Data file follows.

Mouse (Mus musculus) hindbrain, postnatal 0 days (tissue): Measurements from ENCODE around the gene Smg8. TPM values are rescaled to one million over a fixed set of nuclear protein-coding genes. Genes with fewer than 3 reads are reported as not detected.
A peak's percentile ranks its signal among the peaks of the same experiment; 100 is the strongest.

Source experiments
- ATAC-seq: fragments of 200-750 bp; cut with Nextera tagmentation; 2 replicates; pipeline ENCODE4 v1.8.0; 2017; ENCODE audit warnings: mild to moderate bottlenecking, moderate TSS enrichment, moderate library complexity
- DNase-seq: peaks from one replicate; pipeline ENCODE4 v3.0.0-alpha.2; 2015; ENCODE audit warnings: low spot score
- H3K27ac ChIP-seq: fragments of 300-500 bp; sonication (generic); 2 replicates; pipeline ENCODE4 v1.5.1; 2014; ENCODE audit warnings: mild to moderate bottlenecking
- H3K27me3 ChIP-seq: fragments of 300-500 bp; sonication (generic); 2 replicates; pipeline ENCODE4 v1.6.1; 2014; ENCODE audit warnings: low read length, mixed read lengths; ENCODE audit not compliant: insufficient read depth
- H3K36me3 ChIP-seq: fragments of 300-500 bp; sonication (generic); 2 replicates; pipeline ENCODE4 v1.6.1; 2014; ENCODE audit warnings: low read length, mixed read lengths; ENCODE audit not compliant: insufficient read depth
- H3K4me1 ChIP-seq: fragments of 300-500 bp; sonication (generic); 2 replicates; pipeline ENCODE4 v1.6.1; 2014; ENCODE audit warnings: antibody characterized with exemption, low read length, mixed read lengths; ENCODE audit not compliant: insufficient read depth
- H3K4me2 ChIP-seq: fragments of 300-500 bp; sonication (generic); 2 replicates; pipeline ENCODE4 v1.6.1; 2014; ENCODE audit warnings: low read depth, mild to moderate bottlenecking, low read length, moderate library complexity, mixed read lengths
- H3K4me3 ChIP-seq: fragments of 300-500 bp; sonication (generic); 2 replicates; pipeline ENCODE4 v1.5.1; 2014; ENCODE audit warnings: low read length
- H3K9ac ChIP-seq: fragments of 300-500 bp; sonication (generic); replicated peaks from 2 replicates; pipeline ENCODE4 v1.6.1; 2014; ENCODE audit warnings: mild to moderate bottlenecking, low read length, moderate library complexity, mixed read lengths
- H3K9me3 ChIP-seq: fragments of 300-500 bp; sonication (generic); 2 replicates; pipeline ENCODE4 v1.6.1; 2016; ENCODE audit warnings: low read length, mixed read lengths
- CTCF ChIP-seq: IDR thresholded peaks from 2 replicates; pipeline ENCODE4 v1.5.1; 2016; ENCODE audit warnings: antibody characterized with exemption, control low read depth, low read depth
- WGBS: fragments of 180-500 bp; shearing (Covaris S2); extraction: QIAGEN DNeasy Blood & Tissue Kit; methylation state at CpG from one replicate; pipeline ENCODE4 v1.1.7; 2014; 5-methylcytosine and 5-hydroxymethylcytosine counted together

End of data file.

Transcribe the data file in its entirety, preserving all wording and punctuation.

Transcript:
Mouse (Mus musculus) hindbrain, postnatal 0 days (tissue): Measurements from ENCODE around the gene Smg8. TPM values are rescaled to one million over a fixed set of nuclear protein-coding genes. Genes with fewer than 3 reads are reported as not detected.
A peak's percentile ranks its signal among the peaks of the same experiment; 100 is the strongest.

Source experiments
- ATAC-seq: fragments of 200-750 bp; cut with Nextera tagmentation; 2 replicates; pipeline ENCODE4 v1.8.0; 2017; ENCODE audit warnings: mild to moderate bottlenecking, moderate TSS enrichment, moderate library complexity
- DNase-seq: peaks from one replicate; pipeline ENCODE4 v3.0.0-alpha.2; 2015; ENCODE audit warnings: low spot score
- H3K27ac ChIP-seq: fragments of 300-500 bp; sonication (generic); 2 replicates; pipeline ENCODE4 v1.5.1; 2014; ENCODE audit warnings: mild to moderate bottlenecking
- H3K27me3 ChIP-seq: fragments of 300-500 bp; sonication (generic); 2 replicates; pipeline ENCODE4 v1.6.1; 2014; ENCODE audit warnings: low read length, mixed read lengths; ENCODE audit not compliant: insufficient read depth
- H3K36me3 ChIP-seq: fragments of 300-500 bp; sonication (generic); 2 replicates; pipeline ENCODE4 v1.6.1; 2014; ENCODE audit warnings: low read length, mixed read lengths; ENCODE audit not compliant: insufficient read depth
- H3K4me1 ChIP-seq: fragments of 300-500 bp; sonication (generic); 2 replicates; pipeline ENCODE4 v1.6.1; 2014; ENCODE audit warnings: antibody characterized with exemption, low read length, mixed read lengths; ENCODE audit not compliant: insufficient read depth
- H3K4me2 ChIP-seq: fragments of 300-500 bp; sonication (generic); 2 replicates; pipeline ENCODE4 v1.6.1; 2014; ENCODE audit warnings: low read depth, mild to moderate bottlenecking, low read length, moderate library complexity, mixed read lengths
- H3K4me3 ChIP-seq: fragments of 300-500 bp; sonication (generic); 2 replicates; pipeline ENCODE4 v1.5.1; 2014; ENCODE audit warnings: low read length
- H3K9ac ChIP-seq: fragments of 300-500 bp; sonication (generic); replicated peaks from 2 replicates; pipeline ENCODE4 v1.6.1; 2014; ENCODE audit warnings: mild to moderate bottlenecking, low read length, moderate library complexity, mixed read lengths
- H3K9me3 ChIP-seq: fragments of 300-500 bp; sonication (generic); 2 replicates; pipeline ENCODE4 v1.6.1; 2016; ENCODE audit warnings: low read length, mixed read lengths
- CTCF ChIP-seq: IDR thresholded peaks from 2 replicates; pipeline ENCODE4 v1.5.1; 2016; ENCODE audit warnings: antibody characterized with exemption, control low read depth, low read depth
- WGBS: fragments of 180-500 bp; shearing (Covaris S2); extraction: QIAGEN DNeasy Blood & Tissue Kit; methylation state at CpG from one replicate; pipeline ENCODE4 v1.1.7; 2014; 5-methylcytosine and 5-hydroxymethylcytosine counted together